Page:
From BookBub Partners:
For many advertisers, choosing author targets is one of the trickiest parts of running effective BookBub Ads campaigns. Unlike other ad platforms that have a limited number of authors available to target, BookBub Ads lets you reach the fans of any author with a following on BookBub, which means you have a lot of targets to choose from!
Author R.J. Blain has developed a rigorous process for testing BookBub Ads author targets to identify the best ones for her books. Back in October, she tested 64 individual author targets for a limited-time $0.99 deal on Hoofin’ It, the second book in a series of magical romantic comedies. During the 10 days the book was discounted, she served over 1.2 million ad impressions, garnered over 10,000 clicks, and sold an estimated 2,400 copies. And when she used the top performing targets to promote a new release in the series in May, it hit the USA Today bestseller list. Here’s how she did it!
Hoofin’ It was selected for a Featured Deal in our Supernatural Suspense category on October 22. This title is usually priced at $5.99, so R.J. used the $0.99 discount as an opportunity to test out new author targets for this title and this series. She was willing to lose some money on the test campaigns if she learned things that would improve her ads and set her up for success in the long run.
I wanted to see what reader behavior was like in October, try new-to-me targets, get a feel for general performance, and test new tools like the Related Authors suggestions. Additionally, I wanted to fluff my own audience for more efficient marketing later on, so when I do release a book, the audience is warmed and I spend less money for better results.
I ultimately get better advertising on a warmer audience. The general rule of branding is it takes people 18–20 times to become ‘comfortable’ with something due to exposure to it. So, by using an off-the-wall ad with a very limited audience, my self-target becomes a hive of people who are interested in what I have to sell. They’ll click more often AND buy more often.
When selecting author targets to test, R.J. looked for supernatural suspense, paranormal romance, and urban fantasy authors with sufficient audience sizes. Her goal was to find individual authors to target with each campaign, but if a promising author didn’t have a large enough audience on their own, she’d group a few together to bulk up the reach.
Anything below 5k tends to be too small and won’t give good results alone. Ideally, I’ll have a healthy group size of around 25k. That gets delivery.
Even more important than audience size was whether the author wrote similar content. She investigated each potential target to identify signals that suggested their audience would like her books as well. Some of the things R.J. considered when evaluating authors in her genre included:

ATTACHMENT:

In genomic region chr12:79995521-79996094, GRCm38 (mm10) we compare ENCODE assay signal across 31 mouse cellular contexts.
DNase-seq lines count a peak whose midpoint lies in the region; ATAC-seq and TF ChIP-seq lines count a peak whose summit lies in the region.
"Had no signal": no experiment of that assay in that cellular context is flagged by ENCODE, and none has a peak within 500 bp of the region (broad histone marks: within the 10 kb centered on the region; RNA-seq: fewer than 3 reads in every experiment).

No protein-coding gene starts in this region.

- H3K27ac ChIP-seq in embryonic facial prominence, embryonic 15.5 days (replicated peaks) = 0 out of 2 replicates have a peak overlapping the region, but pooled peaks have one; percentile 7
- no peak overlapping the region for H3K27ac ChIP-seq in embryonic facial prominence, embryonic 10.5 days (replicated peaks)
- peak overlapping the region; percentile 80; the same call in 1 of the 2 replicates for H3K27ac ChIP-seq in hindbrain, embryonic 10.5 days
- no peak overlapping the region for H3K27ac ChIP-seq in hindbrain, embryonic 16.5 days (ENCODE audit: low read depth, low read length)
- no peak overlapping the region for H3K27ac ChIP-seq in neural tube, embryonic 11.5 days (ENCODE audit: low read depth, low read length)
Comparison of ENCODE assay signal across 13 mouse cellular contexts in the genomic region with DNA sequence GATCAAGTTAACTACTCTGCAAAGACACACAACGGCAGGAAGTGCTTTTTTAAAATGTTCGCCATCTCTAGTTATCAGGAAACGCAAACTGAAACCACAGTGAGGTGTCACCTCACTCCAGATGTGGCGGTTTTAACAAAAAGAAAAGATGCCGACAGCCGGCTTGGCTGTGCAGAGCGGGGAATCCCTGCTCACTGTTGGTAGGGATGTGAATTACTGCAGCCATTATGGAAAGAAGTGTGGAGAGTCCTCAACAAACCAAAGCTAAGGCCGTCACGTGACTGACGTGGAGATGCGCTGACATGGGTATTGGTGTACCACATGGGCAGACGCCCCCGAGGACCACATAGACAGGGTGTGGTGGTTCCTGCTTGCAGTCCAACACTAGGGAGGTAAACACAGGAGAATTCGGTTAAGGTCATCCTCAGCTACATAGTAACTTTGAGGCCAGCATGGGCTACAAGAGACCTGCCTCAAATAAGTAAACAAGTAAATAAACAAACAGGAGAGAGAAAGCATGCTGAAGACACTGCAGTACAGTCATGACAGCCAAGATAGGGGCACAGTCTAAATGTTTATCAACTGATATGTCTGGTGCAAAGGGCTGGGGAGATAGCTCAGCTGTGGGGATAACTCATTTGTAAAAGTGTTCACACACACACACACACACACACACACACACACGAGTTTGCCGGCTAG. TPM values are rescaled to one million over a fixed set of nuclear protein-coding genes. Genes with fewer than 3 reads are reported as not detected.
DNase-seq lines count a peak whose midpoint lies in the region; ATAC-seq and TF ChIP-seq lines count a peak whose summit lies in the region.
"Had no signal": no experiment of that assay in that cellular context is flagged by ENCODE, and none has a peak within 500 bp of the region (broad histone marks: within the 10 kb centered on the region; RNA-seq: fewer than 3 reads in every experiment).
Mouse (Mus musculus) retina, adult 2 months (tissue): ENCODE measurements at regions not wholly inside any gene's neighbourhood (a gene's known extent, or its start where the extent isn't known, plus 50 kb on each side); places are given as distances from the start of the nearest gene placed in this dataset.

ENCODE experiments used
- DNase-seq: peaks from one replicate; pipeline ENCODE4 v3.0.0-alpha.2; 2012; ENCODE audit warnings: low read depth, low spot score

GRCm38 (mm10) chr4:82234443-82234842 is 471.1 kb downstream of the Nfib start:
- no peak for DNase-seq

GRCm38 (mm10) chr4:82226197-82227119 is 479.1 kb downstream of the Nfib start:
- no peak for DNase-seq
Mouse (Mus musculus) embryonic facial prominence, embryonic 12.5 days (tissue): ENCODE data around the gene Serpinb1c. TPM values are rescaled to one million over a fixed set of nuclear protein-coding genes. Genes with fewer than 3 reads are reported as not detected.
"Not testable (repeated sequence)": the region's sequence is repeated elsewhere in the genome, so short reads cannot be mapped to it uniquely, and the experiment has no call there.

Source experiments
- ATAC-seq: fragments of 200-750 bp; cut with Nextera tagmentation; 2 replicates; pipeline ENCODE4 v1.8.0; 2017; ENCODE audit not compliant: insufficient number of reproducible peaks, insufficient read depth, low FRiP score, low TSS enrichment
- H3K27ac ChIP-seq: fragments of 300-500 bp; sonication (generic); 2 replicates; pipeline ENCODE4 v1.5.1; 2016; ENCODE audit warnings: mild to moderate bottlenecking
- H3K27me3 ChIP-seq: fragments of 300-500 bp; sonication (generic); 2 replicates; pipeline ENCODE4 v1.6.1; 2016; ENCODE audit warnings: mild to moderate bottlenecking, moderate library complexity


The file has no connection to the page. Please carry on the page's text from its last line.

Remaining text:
- Do the tropes, tone, and mood of their books match hers?
- Would their readers be open to trying a self-published author?
- Would their readers like a quirky story, and be receptive to her style of humor?
I need to reach people who are open to self-published authors since I self-pub, but I also need it to be from the pool of traditional authors because my books are not in Kindle Unlimited. It’s a very difficult wire to walk in a lot of ways.
To identify authors, R.J. puts herself in the headspace of her ideal reader. She spends a lot of time reading books in her genre and browsing retailers and sites like BookBub and Goodreads that readers typically use to discover books and authors. For this batch of tests, she also tried out the “Related Authors” suggestions in the BookBub Ads form. One of her test campaigns included three new author targets who had overlapping audiences with an author R.J. had successfully targeted with books in this series in the past.
The Related Authors tool wasn’t something I’d used much, and Sarah Noffke writes quirky things similar to me. I didn’t want to use myself as a starting point, but I also didn’t want to use a trad author; Sarah is more along the indie line of things, so she made a very good foundation for readers who are open to indie titles and might appreciate my type of quirky.
In order to isolate the impact of her targeting, R.J. used the same ad creative for every one of her author tests. She used an image from the book cover of the protagonist and his alpaca sidekick, highlighted the limited-time deal price, and listed a few key elements of the story (“magic, mayhem, romance, & bodies”) to attract the right audience.
I want to find readers who will like my type of book, so I use an ad that won’t appeal to the masses; I want to catch those who like my style of humor.
Link to the rest at BookBub Partners
The article continues with a great many more details and tips.
PG has been doing a lot of experimenting with ads for Mrs. PG’s latest release and has discovered a number of tools designed to assist an author in improving the results of advertising one or more books. He’ll probably share some of his discoveries after he finishes. Suffice to say, there are many more tools available than there were when PG last explored this terrain.